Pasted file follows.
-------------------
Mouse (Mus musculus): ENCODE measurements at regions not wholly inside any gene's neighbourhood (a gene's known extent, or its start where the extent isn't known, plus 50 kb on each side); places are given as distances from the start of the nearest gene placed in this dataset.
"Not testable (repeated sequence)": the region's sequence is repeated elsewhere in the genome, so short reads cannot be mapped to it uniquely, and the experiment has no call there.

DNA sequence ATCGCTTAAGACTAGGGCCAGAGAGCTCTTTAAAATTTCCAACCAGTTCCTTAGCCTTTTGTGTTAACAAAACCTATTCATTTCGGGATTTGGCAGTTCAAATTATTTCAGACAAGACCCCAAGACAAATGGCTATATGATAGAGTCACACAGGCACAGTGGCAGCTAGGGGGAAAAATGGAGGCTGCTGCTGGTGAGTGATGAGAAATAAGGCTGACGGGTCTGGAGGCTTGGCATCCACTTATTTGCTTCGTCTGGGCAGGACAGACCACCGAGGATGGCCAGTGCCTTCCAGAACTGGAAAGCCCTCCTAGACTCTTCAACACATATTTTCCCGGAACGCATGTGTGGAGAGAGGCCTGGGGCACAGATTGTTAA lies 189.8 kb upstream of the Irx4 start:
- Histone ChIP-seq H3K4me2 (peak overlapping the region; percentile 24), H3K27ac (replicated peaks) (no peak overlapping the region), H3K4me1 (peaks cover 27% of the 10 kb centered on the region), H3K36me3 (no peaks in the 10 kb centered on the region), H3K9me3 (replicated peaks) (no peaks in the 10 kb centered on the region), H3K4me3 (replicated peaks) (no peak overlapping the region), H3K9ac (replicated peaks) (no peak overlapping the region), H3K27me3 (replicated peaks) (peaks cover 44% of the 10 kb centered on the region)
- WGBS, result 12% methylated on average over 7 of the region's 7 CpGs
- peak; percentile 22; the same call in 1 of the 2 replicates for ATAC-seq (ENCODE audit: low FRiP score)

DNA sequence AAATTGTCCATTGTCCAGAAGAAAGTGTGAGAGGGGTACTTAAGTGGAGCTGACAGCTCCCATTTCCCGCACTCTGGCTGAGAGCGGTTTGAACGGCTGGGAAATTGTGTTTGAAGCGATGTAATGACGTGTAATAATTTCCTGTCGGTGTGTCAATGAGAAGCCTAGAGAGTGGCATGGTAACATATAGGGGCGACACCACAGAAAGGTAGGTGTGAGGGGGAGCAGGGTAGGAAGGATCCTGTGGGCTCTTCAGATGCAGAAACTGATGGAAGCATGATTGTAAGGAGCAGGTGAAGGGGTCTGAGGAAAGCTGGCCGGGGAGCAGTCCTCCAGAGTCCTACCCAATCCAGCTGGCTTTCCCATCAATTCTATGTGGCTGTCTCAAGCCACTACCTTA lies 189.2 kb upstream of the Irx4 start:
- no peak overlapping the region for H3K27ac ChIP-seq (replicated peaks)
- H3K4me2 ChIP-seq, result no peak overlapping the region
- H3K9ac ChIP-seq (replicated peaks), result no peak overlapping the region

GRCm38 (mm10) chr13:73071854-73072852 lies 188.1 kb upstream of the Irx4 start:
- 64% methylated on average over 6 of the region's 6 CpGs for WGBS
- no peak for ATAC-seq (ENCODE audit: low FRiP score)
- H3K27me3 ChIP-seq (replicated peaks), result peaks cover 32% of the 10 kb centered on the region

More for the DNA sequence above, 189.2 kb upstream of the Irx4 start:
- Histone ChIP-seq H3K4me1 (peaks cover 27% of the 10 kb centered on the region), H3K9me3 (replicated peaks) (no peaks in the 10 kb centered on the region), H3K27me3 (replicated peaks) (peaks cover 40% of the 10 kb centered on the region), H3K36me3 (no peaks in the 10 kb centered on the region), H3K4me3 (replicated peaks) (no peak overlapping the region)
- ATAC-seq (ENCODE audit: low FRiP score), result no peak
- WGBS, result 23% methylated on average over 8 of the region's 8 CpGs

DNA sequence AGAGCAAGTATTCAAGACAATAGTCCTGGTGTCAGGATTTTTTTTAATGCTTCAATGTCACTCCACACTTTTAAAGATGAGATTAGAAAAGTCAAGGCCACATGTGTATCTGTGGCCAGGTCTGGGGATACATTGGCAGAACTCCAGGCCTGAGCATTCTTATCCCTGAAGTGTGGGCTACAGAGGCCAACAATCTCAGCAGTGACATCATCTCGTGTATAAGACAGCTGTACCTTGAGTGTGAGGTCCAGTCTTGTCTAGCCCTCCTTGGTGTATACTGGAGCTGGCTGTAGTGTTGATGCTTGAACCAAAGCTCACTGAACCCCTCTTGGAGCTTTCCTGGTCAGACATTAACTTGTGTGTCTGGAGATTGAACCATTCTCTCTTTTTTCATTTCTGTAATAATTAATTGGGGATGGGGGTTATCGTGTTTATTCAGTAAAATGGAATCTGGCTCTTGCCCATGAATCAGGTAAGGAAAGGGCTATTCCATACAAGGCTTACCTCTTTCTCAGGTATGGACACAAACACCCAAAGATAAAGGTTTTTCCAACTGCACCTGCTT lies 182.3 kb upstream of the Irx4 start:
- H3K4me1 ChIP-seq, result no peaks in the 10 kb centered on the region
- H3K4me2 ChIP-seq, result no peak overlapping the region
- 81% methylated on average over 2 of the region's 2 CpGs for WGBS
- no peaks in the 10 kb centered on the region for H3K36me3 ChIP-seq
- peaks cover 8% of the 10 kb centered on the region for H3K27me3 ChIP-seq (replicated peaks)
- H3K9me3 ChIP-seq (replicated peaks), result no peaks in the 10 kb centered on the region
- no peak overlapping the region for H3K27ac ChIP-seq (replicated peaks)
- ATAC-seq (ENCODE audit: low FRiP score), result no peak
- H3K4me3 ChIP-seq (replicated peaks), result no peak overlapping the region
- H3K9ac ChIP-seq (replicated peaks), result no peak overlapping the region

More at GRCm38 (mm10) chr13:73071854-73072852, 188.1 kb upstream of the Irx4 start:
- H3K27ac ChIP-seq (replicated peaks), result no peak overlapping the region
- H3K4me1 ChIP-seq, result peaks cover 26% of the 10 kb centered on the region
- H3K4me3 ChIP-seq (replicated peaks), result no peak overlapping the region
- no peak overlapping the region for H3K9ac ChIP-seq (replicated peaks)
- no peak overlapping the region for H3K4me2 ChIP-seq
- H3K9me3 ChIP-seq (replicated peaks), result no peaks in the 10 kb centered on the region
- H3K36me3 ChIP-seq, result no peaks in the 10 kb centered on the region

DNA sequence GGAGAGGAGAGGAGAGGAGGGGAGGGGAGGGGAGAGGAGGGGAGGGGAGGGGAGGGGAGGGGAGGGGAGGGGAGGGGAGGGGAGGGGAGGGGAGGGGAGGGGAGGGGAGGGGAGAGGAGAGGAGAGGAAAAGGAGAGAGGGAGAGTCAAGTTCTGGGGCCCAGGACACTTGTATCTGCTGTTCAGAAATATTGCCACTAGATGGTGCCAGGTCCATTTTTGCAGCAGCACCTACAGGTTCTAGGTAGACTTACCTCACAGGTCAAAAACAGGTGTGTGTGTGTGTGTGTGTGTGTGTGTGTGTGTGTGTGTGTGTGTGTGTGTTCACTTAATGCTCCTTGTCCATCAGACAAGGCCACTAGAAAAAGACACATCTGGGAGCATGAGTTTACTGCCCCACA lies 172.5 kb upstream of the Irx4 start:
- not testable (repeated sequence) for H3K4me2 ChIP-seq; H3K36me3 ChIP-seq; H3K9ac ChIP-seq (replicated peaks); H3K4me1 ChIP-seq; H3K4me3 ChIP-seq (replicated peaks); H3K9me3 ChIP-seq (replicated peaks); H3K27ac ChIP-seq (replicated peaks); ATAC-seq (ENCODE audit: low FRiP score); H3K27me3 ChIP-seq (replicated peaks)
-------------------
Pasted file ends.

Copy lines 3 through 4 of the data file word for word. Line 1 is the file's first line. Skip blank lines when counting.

DNA sequence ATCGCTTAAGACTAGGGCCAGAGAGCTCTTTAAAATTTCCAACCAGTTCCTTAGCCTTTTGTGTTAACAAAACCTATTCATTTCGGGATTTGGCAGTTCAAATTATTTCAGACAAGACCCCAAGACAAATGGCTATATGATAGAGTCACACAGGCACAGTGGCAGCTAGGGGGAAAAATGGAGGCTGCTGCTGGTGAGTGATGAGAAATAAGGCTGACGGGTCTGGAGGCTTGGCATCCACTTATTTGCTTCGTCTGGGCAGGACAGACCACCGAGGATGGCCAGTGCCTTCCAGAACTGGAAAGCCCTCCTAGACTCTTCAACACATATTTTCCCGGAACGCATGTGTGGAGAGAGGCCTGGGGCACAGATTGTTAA lies 189.8 kb upstream of the Irx4 start:
- Histone ChIP-seq H3K4me2 (peak overlapping the region; percentile 24), H3K27ac (replicated peaks) (no peak overlapping the region), H3K4me1 (peaks cover 27% of the 10 kb centered on the region), H3K36me3 (no peaks in the 10 kb centered on the region), H3K9me3 (replicated peaks) (no peaks in the 10 kb centered on the region), H3K4me3 (replicated peaks) (no peak overlapping the region), H3K9ac (replicated peaks) (no peak overlapping the region), H3K27me3 (replicated peaks) (peaks cover 44% of the 10 kb centered on the region)